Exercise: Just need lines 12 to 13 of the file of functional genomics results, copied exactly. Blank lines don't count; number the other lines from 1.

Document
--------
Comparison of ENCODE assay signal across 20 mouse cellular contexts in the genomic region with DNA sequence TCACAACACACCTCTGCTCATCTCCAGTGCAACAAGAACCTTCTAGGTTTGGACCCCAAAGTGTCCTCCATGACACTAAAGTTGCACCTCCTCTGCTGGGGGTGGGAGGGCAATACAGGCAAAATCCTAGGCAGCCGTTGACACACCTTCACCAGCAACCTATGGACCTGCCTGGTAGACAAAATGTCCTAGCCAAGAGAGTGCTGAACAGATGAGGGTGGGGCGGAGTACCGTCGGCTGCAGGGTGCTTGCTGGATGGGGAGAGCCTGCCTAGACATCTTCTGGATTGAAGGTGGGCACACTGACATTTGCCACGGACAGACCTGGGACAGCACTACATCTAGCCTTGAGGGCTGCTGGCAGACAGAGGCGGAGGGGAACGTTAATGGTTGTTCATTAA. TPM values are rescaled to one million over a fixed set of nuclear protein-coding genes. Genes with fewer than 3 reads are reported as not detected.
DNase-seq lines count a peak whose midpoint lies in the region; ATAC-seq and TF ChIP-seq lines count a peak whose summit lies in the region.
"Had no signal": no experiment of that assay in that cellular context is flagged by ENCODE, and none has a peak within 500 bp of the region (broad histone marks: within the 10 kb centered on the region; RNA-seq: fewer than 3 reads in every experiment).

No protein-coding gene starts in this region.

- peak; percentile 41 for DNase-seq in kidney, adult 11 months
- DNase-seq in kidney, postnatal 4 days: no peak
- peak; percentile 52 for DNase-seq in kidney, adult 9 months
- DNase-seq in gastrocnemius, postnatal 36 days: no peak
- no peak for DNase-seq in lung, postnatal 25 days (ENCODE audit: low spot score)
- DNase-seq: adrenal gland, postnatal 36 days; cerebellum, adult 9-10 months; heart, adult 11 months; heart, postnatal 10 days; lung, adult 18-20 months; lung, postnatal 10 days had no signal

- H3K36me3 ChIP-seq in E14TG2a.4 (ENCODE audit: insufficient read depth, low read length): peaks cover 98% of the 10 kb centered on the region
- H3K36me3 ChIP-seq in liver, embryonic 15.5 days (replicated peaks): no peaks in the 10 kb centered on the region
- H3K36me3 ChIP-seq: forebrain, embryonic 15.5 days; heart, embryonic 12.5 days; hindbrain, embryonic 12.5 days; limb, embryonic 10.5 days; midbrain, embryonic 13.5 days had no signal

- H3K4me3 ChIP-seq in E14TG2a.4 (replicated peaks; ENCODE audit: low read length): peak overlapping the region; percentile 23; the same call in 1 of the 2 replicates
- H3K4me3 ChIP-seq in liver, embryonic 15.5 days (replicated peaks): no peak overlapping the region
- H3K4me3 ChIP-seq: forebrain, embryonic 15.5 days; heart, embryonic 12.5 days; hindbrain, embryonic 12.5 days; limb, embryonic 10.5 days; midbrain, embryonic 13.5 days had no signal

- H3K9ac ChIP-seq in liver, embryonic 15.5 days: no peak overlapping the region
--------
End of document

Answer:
- H3K36me3 ChIP-seq in liver, embryonic 15.5 days (replicated peaks): no peaks in the 10 kb centered on the region
- H3K36me3 ChIP-seq: forebrain, embryonic 15.5 days; heart, embryonic 12.5 days; hindbrain, embryonic 12.5 days; limb, embryonic 10.5 days; midbrain, embryonic 13.5 days had no signal